The colour as a means of pictorial experimentations and communicative expressions. The use of atypical materials, including mirrors or sponges, that widen the traditional boundaries of the painting mode. The young italian painter Lorenzo Pace outlines in his works intimate stories, questioning about suggestive and, in return, collective, current issues.
A path that starts from the aerosol art, a pictorial techinique that allows him to deepen his passion for colours and their expressive ways. Subsquently his research is based on painting, and then open up to multidisciplinary mixtures, through the use of innovative techniques and different materials. An intimate and personal style of communication that we can find in all his creations, just as in his projects including Era una cena per due (2015), Reef (2017), or in that one created for Deep Blue (2020). Let’s go deep with the artist.
Your approach to the world of art came through painting, realistic in the first phase, but after that it left space to formal and technical experimentation, to the use of different expressive means and supports, daily materials and objects, often unusual, such as sponges, chains, woods, which instill a captivating message, connected to common stories and widespread feelings. From this derive strongly empathetic and communicative representations, within a constantly semantic expanding research. Can you tell us your evolutionary and creative process?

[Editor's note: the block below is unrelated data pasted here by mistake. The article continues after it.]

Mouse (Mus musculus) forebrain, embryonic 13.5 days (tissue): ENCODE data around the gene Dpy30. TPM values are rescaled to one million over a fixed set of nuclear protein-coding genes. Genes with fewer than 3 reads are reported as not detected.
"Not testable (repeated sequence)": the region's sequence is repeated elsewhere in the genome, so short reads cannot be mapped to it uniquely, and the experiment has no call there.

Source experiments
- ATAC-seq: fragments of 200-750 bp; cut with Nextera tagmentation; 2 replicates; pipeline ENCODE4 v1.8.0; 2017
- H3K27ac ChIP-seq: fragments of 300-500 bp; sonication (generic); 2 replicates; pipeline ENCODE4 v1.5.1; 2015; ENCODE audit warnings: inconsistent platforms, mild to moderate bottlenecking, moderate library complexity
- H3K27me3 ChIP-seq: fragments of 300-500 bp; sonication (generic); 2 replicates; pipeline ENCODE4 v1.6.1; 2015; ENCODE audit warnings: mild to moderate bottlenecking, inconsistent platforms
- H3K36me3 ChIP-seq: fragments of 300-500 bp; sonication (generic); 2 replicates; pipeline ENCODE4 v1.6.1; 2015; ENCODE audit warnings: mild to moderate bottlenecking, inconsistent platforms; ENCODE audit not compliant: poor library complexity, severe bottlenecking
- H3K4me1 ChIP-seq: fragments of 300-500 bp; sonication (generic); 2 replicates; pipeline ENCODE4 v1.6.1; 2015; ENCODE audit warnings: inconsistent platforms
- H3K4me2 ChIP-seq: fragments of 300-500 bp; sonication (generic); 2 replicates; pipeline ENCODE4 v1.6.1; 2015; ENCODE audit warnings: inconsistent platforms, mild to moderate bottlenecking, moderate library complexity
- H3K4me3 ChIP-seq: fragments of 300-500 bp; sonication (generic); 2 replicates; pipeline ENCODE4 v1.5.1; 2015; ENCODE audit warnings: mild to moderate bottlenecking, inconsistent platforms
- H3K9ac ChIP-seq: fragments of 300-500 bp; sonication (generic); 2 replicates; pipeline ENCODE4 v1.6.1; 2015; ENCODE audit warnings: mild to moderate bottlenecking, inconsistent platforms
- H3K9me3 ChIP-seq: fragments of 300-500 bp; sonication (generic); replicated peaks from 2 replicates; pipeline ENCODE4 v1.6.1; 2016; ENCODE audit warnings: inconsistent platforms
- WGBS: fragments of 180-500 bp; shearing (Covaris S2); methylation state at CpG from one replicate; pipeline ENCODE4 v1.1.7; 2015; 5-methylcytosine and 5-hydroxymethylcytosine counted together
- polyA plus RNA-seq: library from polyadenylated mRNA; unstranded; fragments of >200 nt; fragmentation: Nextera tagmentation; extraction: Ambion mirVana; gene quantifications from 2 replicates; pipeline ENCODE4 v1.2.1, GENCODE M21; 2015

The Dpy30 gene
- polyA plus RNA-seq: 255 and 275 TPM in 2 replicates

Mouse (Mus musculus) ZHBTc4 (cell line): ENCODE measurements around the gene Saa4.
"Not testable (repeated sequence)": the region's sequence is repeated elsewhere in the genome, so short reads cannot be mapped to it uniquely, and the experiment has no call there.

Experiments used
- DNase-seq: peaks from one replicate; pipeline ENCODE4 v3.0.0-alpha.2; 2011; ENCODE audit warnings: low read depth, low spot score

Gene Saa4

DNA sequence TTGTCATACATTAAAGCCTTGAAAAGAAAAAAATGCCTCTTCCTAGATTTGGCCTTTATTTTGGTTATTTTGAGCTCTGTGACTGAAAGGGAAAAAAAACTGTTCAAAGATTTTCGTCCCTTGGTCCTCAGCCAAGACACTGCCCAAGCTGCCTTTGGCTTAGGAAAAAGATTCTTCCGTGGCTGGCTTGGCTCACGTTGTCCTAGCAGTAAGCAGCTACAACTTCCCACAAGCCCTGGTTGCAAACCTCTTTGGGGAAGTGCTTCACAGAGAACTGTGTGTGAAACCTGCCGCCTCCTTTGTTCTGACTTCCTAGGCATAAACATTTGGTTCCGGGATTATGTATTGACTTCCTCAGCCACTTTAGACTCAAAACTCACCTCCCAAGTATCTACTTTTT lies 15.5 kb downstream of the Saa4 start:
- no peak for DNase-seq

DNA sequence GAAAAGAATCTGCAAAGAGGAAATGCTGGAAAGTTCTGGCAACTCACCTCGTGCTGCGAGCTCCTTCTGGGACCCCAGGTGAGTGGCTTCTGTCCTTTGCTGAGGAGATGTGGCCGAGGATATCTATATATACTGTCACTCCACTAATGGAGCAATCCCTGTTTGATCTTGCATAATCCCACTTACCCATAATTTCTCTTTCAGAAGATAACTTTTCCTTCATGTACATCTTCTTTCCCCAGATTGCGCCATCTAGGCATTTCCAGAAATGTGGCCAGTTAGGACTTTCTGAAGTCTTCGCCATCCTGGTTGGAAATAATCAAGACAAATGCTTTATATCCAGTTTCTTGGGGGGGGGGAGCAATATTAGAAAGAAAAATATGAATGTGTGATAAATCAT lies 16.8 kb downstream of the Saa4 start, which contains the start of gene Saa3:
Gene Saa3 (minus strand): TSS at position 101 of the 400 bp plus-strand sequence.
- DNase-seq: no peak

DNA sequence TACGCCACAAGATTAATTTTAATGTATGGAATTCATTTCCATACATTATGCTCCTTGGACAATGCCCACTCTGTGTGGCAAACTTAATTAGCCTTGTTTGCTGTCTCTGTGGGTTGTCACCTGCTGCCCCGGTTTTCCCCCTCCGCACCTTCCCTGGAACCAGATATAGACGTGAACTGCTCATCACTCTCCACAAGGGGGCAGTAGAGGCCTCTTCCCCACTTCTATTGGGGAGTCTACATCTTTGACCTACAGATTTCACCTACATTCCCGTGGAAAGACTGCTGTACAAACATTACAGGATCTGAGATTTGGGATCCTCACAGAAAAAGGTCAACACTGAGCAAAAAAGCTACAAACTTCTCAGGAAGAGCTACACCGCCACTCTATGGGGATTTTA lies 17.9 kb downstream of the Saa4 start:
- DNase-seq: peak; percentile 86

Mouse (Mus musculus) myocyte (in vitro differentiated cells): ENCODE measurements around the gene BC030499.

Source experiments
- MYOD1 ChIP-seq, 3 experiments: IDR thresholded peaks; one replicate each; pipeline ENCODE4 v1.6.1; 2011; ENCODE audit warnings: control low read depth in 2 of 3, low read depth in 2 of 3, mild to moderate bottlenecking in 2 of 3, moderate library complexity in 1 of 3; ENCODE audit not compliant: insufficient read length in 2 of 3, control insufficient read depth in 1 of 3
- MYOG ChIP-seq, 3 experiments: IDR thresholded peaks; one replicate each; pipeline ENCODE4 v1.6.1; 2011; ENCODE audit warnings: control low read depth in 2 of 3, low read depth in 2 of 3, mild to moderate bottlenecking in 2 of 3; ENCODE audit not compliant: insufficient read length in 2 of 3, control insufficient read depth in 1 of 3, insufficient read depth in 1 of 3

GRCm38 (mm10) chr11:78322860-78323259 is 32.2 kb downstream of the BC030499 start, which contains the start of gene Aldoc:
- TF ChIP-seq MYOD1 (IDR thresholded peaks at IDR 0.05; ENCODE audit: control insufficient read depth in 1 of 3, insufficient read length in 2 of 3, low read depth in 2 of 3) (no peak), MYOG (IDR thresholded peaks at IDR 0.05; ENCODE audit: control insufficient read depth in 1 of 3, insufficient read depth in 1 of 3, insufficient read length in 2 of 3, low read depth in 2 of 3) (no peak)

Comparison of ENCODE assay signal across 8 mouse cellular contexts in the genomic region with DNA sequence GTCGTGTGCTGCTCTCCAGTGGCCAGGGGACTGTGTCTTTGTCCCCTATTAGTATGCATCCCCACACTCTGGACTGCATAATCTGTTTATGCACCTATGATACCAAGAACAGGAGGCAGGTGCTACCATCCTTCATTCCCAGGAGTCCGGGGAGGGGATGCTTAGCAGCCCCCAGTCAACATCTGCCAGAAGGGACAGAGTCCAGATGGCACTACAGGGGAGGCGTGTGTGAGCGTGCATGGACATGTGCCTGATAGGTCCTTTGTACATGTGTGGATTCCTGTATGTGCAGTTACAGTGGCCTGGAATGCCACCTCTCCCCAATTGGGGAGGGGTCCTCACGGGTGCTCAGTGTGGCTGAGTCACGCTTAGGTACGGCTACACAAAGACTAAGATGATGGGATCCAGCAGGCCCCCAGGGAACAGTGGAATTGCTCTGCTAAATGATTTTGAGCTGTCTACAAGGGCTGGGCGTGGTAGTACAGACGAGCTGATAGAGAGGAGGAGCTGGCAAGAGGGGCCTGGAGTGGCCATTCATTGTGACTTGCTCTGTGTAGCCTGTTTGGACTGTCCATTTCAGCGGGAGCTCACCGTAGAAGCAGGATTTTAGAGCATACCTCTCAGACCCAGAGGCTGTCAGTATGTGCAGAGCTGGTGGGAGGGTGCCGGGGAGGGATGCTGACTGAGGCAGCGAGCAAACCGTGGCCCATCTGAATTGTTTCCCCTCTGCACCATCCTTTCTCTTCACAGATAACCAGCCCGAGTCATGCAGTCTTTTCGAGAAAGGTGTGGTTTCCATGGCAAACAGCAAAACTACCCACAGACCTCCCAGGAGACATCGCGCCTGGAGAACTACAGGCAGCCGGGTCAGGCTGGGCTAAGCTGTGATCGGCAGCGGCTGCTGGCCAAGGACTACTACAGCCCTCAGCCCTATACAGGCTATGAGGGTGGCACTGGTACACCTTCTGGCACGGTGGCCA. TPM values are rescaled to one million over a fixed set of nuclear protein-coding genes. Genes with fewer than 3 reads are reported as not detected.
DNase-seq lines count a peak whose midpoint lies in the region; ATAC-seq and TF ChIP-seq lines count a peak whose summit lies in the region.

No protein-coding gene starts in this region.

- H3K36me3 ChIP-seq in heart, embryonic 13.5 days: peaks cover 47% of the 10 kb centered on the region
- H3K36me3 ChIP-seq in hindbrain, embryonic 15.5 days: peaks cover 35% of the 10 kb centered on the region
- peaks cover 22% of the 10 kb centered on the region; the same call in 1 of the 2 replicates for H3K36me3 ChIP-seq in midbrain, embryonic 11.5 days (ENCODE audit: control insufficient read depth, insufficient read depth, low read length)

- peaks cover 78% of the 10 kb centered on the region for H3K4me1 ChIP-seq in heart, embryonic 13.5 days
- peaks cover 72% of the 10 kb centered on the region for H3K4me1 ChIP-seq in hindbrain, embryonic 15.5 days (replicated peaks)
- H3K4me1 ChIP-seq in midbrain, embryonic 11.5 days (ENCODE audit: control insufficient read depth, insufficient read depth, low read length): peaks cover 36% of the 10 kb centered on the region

I believe that each work needs its own language and personality in order to communicate the desired message. In fact each of these works has its nature, a precise aesthetic shape. Even if my first approach was painting, the most traditional technique through which we can express ourselves, now I use different means of communication: supports, materials and objects that become protagonists of my artistic vision, but each one has a common central idea. A simple sponge that may seem just a poor daily object, instead for me can became the perfect form of expression to tell a story.
Colour is a fundamental aspect of your work. In fact in your projects you use much vivid, bright hues, but actually they seem to evoke more complicated and introspective emotions. So which is the value of the colour in your artistic procedure?